[TriLUG] No more Linux on WRT54G???
rick.denatale at gmail.com
Tue Nov 15 09:57:10 EST 2005
On 11/14/05, Greg Brown <gwbrown1 at gmail.com> wrote:
> > > The real reason may well have to do with the threat that Openwrt and
> > > the like pose to Ciscos business model, since lots of WRT54s with FOSS
> > > software replacements seem to be displacing more expensive Cisco boxen
> > > in commercial applications.
> > >
> I disagree 1000%. When you boot an AP-1200, apply layer up layer of
> VLANs, RADIUS auth, as well as a 1000+ line tftp booted text config
> (though it can all (or most) be done via the web config) plus TACACS
> and every other protocol found in a true enterprise network you will
> know that a WRT54G running OpenWRT would NEVER be able to handle the
> load nor should it have ever been asked to do so.
> Linksys = home or SMB (look at Cisco's link roadmap and VoIP products
> announced recently)
> Cicso= Enterprise (or anywhere untested, unproven code should be deployed).
Yes, but I think that there are some applications where the
requirements are more than those in a home/soho environment but less
that a full blown enterprise environment. Internet cafe's and hotel
applications come to mind.
Without open source solutions on appliance hardware, these would
require more expensive "industrial strength" solutions. With them, it
seems that lots of folks are successfully deploying those customized
appliance boxen and nibbling away at the small end of that market.
I think that there might be a parallel to what happened 20 years ago
when personal computers were considered toys and you needed a
mainframe to do serious stuff.
I had a good opportunity to observe (and to some small degree
participate in) IBM's odyssey through the PC revolution. Back when
the PC was a skunk works project, the prevailing view within IBM was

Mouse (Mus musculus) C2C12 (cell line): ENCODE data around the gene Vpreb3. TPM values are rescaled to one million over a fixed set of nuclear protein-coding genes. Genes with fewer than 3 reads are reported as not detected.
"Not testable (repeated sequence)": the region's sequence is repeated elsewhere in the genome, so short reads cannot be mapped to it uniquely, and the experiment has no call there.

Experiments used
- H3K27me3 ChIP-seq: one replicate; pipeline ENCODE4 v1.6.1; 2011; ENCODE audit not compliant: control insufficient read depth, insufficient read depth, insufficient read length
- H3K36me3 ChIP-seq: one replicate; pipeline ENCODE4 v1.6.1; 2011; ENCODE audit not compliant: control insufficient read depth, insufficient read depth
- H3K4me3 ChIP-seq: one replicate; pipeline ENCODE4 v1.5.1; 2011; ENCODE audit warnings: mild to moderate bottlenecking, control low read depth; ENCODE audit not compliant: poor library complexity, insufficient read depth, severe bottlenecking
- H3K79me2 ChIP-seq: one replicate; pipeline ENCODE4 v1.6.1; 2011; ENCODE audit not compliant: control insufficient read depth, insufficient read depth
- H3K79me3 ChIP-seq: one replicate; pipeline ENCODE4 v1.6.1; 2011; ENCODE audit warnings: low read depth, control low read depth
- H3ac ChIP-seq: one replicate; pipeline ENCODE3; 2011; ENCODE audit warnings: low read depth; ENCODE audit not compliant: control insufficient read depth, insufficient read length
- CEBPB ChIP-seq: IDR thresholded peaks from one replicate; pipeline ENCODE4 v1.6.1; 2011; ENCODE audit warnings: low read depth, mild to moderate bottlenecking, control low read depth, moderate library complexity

that IBM would never come out with something to compete with the like
of the Apple ][. Then when we did it was viewed pretty much strictly
as a home computer, and home computers were toys. This attitude led to
such raging successes as the PCjr <G>.
The strength of IBM was seen in the huge cash cow of its market share
in REAL computers. The 360->370 architecture and it's descendants
ruled the roost. There were some in IBM who thought that the PC
needed to be warped (no not that warp which came later) to fit better
into that world. This led to such further huge successes <G> as the
PC/XT370 and PC/XT3270. If anyone else remembers those, I might want
to sign you up for my computer trivia team.
Some of us, both inside and outside IBM had an inkling of where things
might go even back in those early days of the mid-1980s. For example,
there was an IBM employee microcomputer hobbyist club up in
Poughkeepsie even before the advent of the IBM PC. We had a talented
guy who drew the covers for the newsletter. I vividly recall one
cover which depicted mainframes as dinosaurs, while the more agile and
nimble mammals (depicted in the form of Apple's and CP/M machines with
legs and arms) were busy stealing the dinosaur's eggs (in the form of
mainframe disk packs).
The split between IBM and Microsoft came about in no small part
because of the lack of a common vision over OS/2. IBM felt that they
had all this mainframe expertise which needed to drive the system.
That's why for example OS/2 and Windows used different graphics
models. Windows was targetted towards the emerging wysiwyg/desktop
publishing arena where the coordinate system was oriented to work well
with text (y increases down the page), while OS/2 PM was based more on
mainframe graphics which were primarily CAD based.
Meanwhile, the old mainframe architectures HAVE been pretty much
relegated to dinosaur status. Time and techology have moved on. The
techology once seen as hobbyist or home oriented has been applied by
new companies to revolutionize the IT industry.
IBM has devolved from the company you went to buy enterprise hardware,
to being primarily a successful services company. They still sell
server hardware, but it's now mostly microprocessor based, either on
Intel or PowerPC hardware, even the zSeries (the sole descendant of
the old mainframes) makes a lot of use of PC technologies, and has a
much reduced market share.
Could IBM have stopped this from happening? Probably not. The
introduction of the IBM PC in 1981, was seen by many as legitimizing
personal computers. If IBM hadn't done this, it might have delayed
the revolution, but I suspect that it wouldn't have stopped it.
So it might be that Cisco is in a position today which is similar to
IBMs in the 1980s, or maybe the 1990s.
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